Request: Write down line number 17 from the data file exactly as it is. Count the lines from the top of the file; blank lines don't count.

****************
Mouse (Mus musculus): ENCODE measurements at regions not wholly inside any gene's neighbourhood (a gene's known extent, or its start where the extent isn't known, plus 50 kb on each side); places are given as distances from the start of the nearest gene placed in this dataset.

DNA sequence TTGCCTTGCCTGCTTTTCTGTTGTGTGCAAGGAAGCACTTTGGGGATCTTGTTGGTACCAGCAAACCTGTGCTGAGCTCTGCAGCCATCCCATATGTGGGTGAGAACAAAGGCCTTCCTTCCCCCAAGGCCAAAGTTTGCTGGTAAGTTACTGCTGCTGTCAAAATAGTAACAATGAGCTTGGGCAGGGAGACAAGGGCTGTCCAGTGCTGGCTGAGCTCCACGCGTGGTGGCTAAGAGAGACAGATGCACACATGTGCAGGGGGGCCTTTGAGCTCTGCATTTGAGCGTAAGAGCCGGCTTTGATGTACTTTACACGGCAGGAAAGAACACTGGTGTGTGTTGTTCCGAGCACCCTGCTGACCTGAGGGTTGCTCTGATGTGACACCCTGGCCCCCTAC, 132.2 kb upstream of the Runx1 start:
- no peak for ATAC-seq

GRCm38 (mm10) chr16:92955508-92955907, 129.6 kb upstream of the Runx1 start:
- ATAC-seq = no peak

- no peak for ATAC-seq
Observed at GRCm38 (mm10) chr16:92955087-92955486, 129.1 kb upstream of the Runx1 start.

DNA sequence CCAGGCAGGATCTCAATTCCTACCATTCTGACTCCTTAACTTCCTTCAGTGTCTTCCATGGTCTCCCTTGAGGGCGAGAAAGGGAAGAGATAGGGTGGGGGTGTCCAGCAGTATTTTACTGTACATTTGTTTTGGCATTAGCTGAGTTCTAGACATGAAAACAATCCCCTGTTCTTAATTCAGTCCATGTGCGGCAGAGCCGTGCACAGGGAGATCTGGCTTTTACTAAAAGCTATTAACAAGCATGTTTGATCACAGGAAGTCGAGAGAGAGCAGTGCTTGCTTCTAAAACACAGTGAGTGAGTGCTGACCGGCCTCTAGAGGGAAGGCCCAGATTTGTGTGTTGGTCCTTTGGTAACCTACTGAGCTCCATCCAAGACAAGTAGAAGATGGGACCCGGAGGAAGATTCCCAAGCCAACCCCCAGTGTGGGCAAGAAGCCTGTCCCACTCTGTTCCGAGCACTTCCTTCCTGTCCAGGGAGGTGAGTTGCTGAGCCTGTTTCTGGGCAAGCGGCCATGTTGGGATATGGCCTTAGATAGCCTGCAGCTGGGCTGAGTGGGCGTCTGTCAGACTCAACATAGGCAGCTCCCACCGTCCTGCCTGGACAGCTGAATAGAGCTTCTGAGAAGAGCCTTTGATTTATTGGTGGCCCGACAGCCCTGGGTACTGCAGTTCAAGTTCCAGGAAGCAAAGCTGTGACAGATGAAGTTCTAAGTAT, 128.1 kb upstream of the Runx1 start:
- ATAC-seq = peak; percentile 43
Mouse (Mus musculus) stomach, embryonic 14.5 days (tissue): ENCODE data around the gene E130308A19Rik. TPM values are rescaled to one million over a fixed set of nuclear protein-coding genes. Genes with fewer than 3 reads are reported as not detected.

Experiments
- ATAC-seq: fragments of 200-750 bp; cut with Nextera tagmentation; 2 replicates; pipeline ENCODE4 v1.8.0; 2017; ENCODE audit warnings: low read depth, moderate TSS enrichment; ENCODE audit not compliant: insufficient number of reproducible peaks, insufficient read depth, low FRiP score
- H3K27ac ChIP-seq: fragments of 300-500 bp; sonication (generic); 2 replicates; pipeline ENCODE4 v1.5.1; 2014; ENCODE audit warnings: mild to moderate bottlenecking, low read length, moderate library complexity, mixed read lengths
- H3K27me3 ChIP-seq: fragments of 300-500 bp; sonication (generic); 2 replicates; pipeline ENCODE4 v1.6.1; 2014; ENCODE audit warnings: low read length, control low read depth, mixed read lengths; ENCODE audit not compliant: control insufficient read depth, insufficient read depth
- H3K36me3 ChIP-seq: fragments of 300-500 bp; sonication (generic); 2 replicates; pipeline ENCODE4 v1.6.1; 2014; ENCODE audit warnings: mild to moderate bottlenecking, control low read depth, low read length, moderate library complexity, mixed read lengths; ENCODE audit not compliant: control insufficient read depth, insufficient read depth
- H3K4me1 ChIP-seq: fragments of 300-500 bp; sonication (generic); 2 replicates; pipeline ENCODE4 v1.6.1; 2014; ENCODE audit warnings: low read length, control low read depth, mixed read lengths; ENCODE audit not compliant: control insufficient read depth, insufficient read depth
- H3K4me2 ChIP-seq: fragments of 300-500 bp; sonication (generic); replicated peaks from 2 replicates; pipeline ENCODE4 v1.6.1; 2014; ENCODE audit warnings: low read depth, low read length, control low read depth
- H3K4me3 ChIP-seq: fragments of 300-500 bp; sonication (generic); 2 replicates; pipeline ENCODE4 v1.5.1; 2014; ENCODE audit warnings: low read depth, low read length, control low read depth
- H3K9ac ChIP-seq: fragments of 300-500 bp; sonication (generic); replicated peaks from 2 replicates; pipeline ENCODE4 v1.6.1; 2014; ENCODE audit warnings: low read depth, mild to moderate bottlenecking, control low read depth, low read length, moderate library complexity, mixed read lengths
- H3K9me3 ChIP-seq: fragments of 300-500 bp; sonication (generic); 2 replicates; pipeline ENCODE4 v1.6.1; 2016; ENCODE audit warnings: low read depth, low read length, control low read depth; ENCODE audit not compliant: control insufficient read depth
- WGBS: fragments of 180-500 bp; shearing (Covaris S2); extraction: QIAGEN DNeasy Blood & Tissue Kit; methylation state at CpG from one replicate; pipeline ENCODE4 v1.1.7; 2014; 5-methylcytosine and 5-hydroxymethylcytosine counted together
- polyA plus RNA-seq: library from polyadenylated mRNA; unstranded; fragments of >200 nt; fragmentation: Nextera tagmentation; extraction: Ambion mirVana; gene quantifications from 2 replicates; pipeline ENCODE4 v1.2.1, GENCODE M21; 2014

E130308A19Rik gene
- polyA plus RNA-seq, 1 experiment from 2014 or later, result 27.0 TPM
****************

- H3K4me2 ChIP-seq: fragments of 300-500 bp; sonication (generic); replicated peaks from 2 replicates; pipeline ENCODE4 v1.6.1; 2014; ENCODE audit warnings: low read depth, low read length, control low read depth